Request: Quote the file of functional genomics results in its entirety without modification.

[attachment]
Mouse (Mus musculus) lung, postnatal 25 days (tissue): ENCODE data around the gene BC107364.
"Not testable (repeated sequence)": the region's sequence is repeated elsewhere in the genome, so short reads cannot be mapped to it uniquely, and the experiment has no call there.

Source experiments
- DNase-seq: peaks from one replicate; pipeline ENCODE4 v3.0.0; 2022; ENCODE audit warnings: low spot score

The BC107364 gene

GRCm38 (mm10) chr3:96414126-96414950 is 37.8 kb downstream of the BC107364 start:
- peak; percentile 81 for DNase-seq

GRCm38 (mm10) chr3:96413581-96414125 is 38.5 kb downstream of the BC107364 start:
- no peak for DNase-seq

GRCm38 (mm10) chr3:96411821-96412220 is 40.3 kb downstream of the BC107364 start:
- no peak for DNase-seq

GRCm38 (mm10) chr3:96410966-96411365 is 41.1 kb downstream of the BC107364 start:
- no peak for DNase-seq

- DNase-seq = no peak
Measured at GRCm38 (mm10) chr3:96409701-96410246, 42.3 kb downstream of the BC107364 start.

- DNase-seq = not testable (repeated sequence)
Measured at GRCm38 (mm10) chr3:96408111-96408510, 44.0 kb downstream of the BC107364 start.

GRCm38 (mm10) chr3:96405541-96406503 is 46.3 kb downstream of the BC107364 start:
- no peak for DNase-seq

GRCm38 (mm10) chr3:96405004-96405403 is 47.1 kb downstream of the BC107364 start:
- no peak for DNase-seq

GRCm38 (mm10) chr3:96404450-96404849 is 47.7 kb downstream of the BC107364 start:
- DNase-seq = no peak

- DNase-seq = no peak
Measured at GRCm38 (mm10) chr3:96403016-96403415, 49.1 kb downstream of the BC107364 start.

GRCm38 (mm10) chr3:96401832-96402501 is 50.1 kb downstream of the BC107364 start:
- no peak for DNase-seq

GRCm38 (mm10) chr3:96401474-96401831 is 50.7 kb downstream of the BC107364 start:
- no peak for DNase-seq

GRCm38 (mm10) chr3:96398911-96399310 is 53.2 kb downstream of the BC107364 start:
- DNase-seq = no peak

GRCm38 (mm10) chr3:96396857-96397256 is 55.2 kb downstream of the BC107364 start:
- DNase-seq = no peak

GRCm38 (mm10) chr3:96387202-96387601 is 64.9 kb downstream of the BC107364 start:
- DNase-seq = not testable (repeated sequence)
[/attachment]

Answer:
Mouse (Mus musculus) lung, postnatal 25 days (tissue): ENCODE data around the gene BC107364.
"Not testable (repeated sequence)": the region's sequence is repeated elsewhere in the genome, so short reads cannot be mapped to it uniquely, and the experiment has no call there.

Source experiments
- DNase-seq: peaks from one replicate; pipeline ENCODE4 v3.0.0; 2022; ENCODE audit warnings: low spot score

The BC107364 gene

GRCm38 (mm10) chr3:96414126-96414950 is 37.8 kb downstream of the BC107364 start:
- peak; percentile 81 for DNase-seq

GRCm38 (mm10) chr3:96413581-96414125 is 38.5 kb downstream of the BC107364 start:
- no peak for DNase-seq

GRCm38 (mm10) chr3:96411821-96412220 is 40.3 kb downstream of the BC107364 start:
- no peak for DNase-seq

GRCm38 (mm10) chr3:96410966-96411365 is 41.1 kb downstream of the BC107364 start:
- no peak for DNase-seq

- DNase-seq = no peak
Measured at GRCm38 (mm10) chr3:96409701-96410246, 42.3 kb downstream of the BC107364 start.

- DNase-seq = not testable (repeated sequence)
Measured at GRCm38 (mm10) chr3:96408111-96408510, 44.0 kb downstream of the BC107364 start.

GRCm38 (mm10) chr3:96405541-96406503 is 46.3 kb downstream of the BC107364 start:
- no peak for DNase-seq

GRCm38 (mm10) chr3:96405004-96405403 is 47.1 kb downstream of the BC107364 start:
- no peak for DNase-seq

GRCm38 (mm10) chr3:96404450-96404849 is 47.7 kb downstream of the BC107364 start:
- DNase-seq = no peak

- DNase-seq = no peak
Measured at GRCm38 (mm10) chr3:96403016-96403415, 49.1 kb downstream of the BC107364 start.

GRCm38 (mm10) chr3:96401832-96402501 is 50.1 kb downstream of the BC107364 start:
- no peak for DNase-seq

GRCm38 (mm10) chr3:96401474-96401831 is 50.7 kb downstream of the BC107364 start:
- no peak for DNase-seq

GRCm38 (mm10) chr3:96398911-96399310 is 53.2 kb downstream of the BC107364 start:
- DNase-seq = no peak

GRCm38 (mm10) chr3:96396857-96397256 is 55.2 kb downstream of the BC107364 start:
- DNase-seq = no peak

GRCm38 (mm10) chr3:96387202-96387601 is 64.9 kb downstream of the BC107364 start:
- DNase-seq = not testable (repeated sequence)